India's Reform Journey Revisited: Narayan Ramachandran, Takshashila Institution

India's Reform Journey Revisited - Narayan Ramachandran, Takshashila Institution

What is one reform that was overlooked in 1991?

The reforms should have begun earlier than 1991. Now, that might be somewhat difficult to accept given that the crisis was in 1991, but I do believe that the crisis itself had been brewing for several years before 1991, caused primarily because of the fiscal indiscipline, if you will, of India at that time in the context of a country that was still in License Raj, and where the currency was not flexible to choose its own level in the midst of duties and other things that we had at that time.

Actually, a lot of the reforms that happened were consequent to a near default situation or an actual default situation, whereas I think if we had heeded an early warning signal, what a bank would have before the loan goes bankrupt, for instance, you actually have an instance of an early warning system. I think early warning systems in India could have and should have functioned a lot before 1991. It may be a non-answer to the question of what reform was left out, but I do think that the reform could have begun in a manner in which the actual event was much less bad than it actually ended up being.

Now, there is some argument that in emerging markets only crisis creates opportunity for reform. Hopefully, and maybe this is a good segue into what I am assuming is going to be your next question is, as economies mature, you are able to actually do reform more as they are needed, rather than having to wait for a crisis in order to sneak a reform in.

What is one reform that India needs today?

India's in a very different situation today than it was in 1991. As everybody knows, but as just one simple statistic, we have $600 billion of reserves, which is way more than the number of months of import cover that you need. We are not anywhere close to a balance of payments crisis, which is where we were in 1991. This is not true of Pakistan, Sri Lanka, and Nepal. Pakistan and Sri Lanka are, if you want to use the term, in 1992, and Nepal maybe in 1990.

They're all on the verge of the same crisis. Given their political economies and the fact that the world has moved on so much, they are finding it very difficult to repeat what India did in 1991. The topic of reform in 1991 is difficult to talk about so many years later because the political economy of the moment allows some things and doesn't allow some things. In all of these countries, as we are discovering, the IMF-led rescue if you want to call it that, has been very, very difficult and prolonged, and it's taken a long, long period of time in Pakistan and Sri Lanka, and has not even really begun in Nepal.

Today's India needs something totally different. I'll speak about one aspect that really looks again now forward 10 years, so again on my theme of looking ahead a little bit, rather than reacting to crisis. I think India does middlingly well or well in this, what I call quantity regime, which is we will grow at, pick a number, 5%, 6%, 7%, and that will take us for the next 6, 10 years. After that, we are likely to hit the limits of the quantity expansion of the economy, and we will need to go into the quality expansion of the economy.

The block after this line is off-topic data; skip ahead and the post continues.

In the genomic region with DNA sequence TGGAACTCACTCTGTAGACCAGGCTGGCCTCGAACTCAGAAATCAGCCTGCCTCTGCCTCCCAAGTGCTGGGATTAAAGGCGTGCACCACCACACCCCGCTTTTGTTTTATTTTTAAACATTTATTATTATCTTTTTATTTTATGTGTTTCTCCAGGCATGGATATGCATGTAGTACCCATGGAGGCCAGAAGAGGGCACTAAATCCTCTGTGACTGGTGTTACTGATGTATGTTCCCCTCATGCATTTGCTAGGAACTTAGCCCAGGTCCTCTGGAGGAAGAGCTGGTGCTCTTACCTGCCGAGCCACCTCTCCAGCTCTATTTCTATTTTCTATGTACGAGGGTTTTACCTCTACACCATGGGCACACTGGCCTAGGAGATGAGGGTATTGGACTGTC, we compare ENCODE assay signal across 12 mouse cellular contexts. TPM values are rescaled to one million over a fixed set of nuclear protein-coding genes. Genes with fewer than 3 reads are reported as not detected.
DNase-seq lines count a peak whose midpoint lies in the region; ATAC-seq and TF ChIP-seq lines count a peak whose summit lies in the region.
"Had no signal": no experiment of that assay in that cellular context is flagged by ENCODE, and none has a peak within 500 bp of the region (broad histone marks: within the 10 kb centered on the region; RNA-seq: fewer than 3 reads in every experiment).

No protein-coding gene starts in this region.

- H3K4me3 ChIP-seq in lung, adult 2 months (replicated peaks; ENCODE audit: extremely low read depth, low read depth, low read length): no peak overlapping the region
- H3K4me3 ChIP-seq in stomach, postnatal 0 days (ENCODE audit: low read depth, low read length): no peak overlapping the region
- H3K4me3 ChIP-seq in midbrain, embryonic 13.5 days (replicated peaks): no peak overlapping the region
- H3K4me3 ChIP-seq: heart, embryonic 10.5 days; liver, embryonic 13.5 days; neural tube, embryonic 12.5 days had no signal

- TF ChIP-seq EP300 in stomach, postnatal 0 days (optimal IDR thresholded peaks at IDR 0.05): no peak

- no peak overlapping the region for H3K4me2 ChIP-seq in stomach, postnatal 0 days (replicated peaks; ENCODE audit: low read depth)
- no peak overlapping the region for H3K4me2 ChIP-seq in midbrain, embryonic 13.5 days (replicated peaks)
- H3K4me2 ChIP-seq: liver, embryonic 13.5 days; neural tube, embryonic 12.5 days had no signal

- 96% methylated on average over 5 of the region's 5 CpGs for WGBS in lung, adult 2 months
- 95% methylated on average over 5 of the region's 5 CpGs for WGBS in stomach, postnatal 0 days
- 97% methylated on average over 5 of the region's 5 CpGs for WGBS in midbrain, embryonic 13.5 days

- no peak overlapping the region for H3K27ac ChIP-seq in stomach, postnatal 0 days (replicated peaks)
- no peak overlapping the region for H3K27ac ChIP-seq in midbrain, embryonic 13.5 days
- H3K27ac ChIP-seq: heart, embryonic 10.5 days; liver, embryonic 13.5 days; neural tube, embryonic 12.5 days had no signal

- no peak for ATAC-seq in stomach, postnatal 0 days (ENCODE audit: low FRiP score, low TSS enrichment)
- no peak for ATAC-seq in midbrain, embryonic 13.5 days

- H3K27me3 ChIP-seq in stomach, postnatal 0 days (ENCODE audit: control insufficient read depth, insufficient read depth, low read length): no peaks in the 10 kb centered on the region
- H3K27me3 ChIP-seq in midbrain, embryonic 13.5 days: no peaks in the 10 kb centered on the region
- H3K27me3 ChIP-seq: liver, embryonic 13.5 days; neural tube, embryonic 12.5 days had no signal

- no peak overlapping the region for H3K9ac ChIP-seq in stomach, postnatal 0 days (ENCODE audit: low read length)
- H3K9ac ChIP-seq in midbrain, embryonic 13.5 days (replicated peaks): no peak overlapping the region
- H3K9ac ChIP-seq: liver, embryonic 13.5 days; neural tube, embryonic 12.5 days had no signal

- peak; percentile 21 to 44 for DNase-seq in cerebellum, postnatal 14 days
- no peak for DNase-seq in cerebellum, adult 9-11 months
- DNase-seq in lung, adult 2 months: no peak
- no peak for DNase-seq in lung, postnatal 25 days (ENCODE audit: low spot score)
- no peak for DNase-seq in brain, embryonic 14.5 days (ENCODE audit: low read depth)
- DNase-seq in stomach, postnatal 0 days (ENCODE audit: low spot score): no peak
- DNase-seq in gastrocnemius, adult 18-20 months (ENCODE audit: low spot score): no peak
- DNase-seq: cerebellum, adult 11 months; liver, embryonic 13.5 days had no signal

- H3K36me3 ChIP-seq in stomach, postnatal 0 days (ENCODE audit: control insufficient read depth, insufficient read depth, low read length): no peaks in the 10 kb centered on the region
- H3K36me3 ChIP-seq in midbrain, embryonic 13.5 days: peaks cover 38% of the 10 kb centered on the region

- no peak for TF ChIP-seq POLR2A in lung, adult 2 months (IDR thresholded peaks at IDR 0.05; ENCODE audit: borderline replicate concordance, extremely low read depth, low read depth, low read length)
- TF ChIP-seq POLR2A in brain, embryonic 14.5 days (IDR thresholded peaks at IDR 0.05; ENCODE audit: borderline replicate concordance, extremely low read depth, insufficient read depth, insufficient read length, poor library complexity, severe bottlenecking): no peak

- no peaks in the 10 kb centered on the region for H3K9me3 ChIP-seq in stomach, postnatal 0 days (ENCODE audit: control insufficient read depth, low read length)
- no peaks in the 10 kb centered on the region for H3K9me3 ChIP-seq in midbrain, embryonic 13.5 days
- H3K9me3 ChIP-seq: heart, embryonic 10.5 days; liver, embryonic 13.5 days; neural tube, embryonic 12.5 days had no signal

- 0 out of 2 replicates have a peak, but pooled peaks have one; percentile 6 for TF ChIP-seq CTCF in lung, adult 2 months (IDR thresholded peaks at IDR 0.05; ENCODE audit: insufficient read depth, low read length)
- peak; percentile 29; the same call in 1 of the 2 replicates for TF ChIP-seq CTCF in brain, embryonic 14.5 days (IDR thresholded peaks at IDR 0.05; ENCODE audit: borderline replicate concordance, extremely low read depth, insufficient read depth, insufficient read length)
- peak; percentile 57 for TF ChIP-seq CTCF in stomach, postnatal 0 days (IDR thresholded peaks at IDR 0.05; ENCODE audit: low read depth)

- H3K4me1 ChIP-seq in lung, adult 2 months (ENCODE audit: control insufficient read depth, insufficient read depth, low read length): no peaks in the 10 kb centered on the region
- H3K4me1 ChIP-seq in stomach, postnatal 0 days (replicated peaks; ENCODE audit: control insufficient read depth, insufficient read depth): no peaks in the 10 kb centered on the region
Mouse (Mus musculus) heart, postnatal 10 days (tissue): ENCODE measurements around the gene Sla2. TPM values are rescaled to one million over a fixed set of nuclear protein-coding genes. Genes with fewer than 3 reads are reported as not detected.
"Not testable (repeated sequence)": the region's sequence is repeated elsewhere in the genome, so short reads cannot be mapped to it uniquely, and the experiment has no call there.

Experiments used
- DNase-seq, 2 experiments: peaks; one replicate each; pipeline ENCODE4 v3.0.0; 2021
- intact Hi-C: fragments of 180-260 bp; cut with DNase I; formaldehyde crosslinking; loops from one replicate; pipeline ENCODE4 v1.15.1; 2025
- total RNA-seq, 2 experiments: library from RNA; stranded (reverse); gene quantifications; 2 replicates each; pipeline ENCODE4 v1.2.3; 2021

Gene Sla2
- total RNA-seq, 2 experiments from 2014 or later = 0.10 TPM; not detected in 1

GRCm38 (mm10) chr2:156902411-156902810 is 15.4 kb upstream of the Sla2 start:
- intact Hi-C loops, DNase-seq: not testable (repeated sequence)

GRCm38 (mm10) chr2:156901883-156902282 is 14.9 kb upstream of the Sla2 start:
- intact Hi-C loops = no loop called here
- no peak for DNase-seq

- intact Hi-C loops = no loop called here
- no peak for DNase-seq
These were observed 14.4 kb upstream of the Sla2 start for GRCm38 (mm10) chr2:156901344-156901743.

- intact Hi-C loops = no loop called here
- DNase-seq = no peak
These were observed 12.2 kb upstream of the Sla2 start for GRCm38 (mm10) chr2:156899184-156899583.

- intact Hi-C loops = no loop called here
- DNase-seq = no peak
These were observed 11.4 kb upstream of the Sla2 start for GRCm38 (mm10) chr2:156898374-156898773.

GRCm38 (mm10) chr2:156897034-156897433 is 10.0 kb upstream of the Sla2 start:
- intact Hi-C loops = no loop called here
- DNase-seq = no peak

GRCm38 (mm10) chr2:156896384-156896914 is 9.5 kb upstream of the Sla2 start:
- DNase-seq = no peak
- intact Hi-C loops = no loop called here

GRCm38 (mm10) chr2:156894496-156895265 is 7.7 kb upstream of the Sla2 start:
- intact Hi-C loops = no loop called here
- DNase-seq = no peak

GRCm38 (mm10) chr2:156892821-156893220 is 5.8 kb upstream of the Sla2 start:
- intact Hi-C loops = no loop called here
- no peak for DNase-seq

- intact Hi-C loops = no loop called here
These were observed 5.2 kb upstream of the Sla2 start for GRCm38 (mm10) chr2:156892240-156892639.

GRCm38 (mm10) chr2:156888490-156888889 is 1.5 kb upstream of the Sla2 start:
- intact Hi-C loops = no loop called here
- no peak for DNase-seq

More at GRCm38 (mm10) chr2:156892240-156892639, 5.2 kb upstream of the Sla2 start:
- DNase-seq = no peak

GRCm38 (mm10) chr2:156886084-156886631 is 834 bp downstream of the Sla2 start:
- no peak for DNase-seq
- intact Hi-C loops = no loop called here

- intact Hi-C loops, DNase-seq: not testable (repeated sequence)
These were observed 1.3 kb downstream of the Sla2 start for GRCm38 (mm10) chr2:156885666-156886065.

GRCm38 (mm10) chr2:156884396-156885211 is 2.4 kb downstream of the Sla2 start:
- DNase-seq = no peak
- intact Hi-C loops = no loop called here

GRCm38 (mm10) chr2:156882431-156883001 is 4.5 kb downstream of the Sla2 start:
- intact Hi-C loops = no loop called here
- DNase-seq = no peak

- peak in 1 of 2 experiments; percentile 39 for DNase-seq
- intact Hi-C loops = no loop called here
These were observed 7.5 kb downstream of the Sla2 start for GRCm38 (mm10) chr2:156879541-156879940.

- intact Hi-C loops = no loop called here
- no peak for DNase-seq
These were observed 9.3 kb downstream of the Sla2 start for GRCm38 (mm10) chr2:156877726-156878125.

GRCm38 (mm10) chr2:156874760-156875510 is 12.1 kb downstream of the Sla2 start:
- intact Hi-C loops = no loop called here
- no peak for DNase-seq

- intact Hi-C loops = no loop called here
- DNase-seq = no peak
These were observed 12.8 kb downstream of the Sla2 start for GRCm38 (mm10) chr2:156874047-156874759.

In order for us to get to the quality expansion of the economy 10 years from now, we need to sow the seeds. I'll just give you two instances of that. One, our primary education system and effectiveness needs to be dramatically different than what it is today. The ASER reports are not at all encouraging about reading and arithmetic levels in fifth grade, for instance, but pretty much across primary and middle school. Primary education effectiveness has to transform if India has to deliver on a knowledge economy 10 years from now.

Second, the structure of our innovation is broken. India is the only country that has now a Soviet system of innovation. Soviet Union is gone, and we still have a Soviet system of innovation. We will have to radically change that, so social Soviet-style to a much more contemporary style. There has to be a discussion about it. I don't want to say necessarily that one model is better than the other, but we have to get to a point where innovation is not being done by science bureaucrats.

Innovation has to be done by suitably incentivized "scientists", and I'm putting scientists within quotes, obviously, applies to multiplicity of fields, but that innovation will be required if we want to get out of what the economists call a middle-income trap that India will definitely hit 10 years from now if we don't invest today. To me, that forward-looking investment in primary education and structure of innovation is critical now so that we don't get stuck 10 years from now.

There is a little bit of an inevitability about growth for the next several years, purely from quantity, demographics, productivity, improvements, everything coming out of the fact that we are a reasonably forward-moving juggernaut that no government can really muck up too badly. We are trying hard, but we can't muck up too badly.